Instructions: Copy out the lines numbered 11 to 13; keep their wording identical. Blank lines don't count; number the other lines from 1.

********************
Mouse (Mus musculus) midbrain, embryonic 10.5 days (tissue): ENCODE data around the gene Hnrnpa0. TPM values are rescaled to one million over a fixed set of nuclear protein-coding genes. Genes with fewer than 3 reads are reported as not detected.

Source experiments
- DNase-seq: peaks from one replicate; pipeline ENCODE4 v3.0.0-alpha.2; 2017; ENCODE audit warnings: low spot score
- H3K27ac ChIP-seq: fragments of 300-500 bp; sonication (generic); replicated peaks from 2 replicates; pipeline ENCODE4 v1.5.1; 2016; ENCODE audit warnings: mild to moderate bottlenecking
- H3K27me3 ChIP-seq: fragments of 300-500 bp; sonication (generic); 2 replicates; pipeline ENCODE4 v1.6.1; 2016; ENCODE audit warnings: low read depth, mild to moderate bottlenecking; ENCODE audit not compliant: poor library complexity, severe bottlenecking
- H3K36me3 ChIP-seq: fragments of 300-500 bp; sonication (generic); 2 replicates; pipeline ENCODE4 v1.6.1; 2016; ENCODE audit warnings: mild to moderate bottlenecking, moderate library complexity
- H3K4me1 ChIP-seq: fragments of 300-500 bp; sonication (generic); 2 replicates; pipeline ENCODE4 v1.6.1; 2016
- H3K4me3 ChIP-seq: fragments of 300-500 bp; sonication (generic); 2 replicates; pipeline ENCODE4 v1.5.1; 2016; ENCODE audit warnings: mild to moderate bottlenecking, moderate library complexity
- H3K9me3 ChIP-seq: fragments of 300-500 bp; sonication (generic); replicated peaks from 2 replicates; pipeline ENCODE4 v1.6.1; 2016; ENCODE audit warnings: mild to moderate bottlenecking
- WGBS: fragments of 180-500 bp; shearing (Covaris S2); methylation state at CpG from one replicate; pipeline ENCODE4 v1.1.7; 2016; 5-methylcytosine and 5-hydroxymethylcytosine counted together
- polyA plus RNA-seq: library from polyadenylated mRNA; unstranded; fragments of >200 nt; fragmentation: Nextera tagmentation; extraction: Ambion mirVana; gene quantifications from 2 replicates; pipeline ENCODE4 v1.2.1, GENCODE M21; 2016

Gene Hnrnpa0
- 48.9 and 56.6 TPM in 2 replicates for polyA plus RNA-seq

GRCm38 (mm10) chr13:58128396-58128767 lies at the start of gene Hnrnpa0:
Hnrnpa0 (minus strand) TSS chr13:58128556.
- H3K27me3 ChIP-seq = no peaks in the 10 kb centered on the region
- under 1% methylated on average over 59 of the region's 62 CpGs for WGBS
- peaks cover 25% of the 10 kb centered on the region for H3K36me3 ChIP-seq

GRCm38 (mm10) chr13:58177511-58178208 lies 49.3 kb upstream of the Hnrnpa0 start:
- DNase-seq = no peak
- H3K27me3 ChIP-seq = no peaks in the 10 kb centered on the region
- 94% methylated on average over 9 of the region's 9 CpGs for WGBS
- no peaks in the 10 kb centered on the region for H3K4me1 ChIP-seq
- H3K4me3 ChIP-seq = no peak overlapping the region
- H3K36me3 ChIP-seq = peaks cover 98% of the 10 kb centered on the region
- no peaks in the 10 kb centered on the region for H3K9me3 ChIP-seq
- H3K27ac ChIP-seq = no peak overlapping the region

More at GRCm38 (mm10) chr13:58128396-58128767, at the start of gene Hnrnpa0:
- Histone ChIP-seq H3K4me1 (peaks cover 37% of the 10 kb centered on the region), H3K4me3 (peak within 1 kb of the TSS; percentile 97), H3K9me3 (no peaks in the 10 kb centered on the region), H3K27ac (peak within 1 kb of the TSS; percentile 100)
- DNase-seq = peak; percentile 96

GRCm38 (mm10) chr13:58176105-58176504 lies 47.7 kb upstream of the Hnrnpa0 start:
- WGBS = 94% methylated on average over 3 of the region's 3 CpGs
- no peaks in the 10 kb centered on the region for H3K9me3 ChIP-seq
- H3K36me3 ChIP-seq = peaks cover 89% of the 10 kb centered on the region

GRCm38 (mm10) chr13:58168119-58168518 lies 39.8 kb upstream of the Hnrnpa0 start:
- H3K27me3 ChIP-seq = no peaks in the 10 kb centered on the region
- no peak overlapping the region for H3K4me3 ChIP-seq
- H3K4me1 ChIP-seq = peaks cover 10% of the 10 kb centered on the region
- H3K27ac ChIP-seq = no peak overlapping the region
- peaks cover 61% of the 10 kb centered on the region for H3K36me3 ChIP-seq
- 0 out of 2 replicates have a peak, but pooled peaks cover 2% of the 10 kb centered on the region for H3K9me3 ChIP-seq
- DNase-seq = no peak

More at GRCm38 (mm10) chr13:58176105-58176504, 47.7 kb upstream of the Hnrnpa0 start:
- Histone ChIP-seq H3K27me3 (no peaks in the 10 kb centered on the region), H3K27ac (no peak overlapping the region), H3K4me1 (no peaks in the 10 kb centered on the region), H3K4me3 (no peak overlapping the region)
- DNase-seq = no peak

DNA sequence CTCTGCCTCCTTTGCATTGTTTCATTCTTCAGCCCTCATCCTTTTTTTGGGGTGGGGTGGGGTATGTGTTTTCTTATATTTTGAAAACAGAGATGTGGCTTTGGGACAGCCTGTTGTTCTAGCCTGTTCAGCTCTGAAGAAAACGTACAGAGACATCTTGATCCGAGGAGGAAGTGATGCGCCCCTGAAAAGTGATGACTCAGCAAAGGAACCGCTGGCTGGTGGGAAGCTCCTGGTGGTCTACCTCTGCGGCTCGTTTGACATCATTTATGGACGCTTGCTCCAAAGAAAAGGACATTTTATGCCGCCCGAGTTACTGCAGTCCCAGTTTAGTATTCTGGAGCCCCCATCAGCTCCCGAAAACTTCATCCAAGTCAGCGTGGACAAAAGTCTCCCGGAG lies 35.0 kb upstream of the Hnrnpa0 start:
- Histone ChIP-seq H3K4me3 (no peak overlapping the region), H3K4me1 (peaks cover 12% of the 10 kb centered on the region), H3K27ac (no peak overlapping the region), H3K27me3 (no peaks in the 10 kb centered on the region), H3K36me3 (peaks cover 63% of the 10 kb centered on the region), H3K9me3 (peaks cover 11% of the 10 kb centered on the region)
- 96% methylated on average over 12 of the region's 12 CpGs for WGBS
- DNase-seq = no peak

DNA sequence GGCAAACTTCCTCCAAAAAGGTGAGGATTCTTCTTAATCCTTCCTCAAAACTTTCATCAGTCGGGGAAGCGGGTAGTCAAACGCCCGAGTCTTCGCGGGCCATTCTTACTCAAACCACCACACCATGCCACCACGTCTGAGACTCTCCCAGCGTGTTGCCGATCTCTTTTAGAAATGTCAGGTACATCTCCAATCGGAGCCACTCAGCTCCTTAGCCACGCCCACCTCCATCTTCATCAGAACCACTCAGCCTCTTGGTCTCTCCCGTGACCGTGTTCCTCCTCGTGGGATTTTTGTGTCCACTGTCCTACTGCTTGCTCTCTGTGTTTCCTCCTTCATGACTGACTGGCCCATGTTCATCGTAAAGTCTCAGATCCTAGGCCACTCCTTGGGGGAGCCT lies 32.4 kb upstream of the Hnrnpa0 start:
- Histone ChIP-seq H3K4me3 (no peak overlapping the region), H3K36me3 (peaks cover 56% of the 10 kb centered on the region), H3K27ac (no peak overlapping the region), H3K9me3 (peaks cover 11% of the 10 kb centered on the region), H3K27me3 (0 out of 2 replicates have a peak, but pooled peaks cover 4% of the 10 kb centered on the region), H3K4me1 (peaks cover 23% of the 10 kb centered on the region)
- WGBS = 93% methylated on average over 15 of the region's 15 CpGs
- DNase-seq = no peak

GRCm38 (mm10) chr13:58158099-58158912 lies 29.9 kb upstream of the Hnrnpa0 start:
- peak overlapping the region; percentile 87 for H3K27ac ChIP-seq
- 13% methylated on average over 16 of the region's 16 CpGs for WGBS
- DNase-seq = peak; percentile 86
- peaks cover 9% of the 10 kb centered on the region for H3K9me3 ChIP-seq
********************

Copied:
- polyA plus RNA-seq: library from polyadenylated mRNA; unstranded; fragments of >200 nt; fragmentation: Nextera tagmentation; extraction: Ambion mirVana; gene quantifications from 2 replicates; pipeline ENCODE4 v1.2.1, GENCODE M21; 2016

Gene Hnrnpa0
- 48.9 and 56.6 TPM in 2 replicates for polyA plus RNA-seq